It is not just a matter of semantics at all. Those things which he possesses (his property) may very well be the difference between him living and dying, whether there are other humans around to mark his passing or not. Your point was that the concept of "property" is valid only in a society. Clearly it is not.

Limiting the duration of patents and copyrights is one example of limiting Capitalism--one that you apparently consider a good idea.

You dodged the issue. One cannot patent an idea -- such as irrigation or planting seeds. And of course patents must expire. That is not an example of limiting Capitalism. Even the framers of the US Constitution recognized the need for time limits on copyrights and patents: "To promote the Progress of Science and useful Arts, by securing for limited Times to Authors and Inventors the exclusive Right to their respective Writings and Discoveries. "

But those who DO need society's participation in creating their surplus wealth--and this includes anybody who is in the upper tax brackets in an industrialized society--is subject to the rules of the wealth creation game.

Who decides the rules?

Oh, I see. So the input of MY LABOR is what defines something as mine. In that case we can logically deduce that factory workers should be the owners of the products they produce, and NOT the factory owner who only owns those products on paper, i.e., owns those products because SOCIAL CONVENTION agrees he owns them.

Wrong again. A blacksmith owns the ten horseshoes a day he produces with his forge and anvil. But if he wants to use my semi-automated foundry to produce a hundred horsehoes a day, I'm going to charge him for it.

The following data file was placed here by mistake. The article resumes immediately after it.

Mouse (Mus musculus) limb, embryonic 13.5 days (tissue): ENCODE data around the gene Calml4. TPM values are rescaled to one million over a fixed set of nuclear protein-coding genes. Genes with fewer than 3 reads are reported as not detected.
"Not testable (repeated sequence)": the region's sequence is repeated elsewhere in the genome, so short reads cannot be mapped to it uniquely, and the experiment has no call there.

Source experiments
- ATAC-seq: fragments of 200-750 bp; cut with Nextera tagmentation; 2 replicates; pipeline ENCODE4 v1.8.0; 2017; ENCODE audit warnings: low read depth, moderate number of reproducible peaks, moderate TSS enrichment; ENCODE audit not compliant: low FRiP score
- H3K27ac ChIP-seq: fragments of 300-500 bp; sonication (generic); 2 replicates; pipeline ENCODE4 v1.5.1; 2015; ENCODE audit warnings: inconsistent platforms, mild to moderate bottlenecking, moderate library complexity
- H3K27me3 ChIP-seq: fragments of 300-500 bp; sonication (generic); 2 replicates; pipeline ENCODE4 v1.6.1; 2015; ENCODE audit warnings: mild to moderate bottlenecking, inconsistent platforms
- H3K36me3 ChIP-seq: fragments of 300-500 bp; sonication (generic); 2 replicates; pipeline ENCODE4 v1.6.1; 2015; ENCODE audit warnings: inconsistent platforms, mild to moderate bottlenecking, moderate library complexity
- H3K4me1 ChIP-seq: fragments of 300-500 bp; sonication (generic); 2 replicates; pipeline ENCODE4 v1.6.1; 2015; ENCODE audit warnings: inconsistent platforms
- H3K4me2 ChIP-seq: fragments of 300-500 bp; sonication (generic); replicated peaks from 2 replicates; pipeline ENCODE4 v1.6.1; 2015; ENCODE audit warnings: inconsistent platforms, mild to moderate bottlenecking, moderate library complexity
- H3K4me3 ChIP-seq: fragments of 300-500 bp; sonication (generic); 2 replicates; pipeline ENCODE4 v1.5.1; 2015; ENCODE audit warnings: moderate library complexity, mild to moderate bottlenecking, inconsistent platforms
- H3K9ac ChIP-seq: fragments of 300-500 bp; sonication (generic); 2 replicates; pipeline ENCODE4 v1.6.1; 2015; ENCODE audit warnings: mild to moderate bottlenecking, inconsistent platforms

If I make $100 million and ninety-nine percent is taken away, I am still able to exist and quite comfortably at that.

So the sole criteria for determining how much it is correct to seize from an honest peaceful individual against his will is that he be left enough to exist?

The fact that I make 100 million in the first place is a function of society according me that value.

Actually, no it isn't. You made 100 million in the first place because you produced wealth that individuals voluntarily traded currency for. "Society" did nothing other than to stand back and let those transactions occur. "Society" didn't create the wealth. You did.

Why does a corporate CEO make 2000 times as much as a line worker in his company? Obviously not because he produces 2000 times as much material as that line worker, but rather because the governing board THINKS (and this is the key word) that he's "worth it." This opinion (that he's "worth it") is an opinion based on social convention (whatever the market for CEOs happens to be at the moment), nothing more.

Correct. What's your point? That the efforts of some people is sometimes overvalued by those in charge of handing out money? WHOSE money is it? If it's YOUR money, either try to convince them that their valuation is incorrect or withdraw your money. I fail to see the problem.

I support the rights outlined in the US Constitution and the Bill of Rights. Mind you that nowhere in those documents does it state that one has the "right" never to be subjected to taxation.

But it does very specifically limit what the government is allowed to raise revenues for. See Article 1, section 8. Where in this list do you see the right to fund schools, welfare programs, hospitals, orphanages, scientific research, museums, art galleries, farm subsidies, etc.? Where does it grant the government the power to draft individuals to fight in foreign wars? Where does it grant the government the power to imprison a citizen of the United States for smoking a weed?

Yet the government (with your tacit approval) has abrogated to itself all of those extraneous "powers" and more, under the umbrella of "the will of the people".

I do not, however, recognize the absolute property rights that you argue for.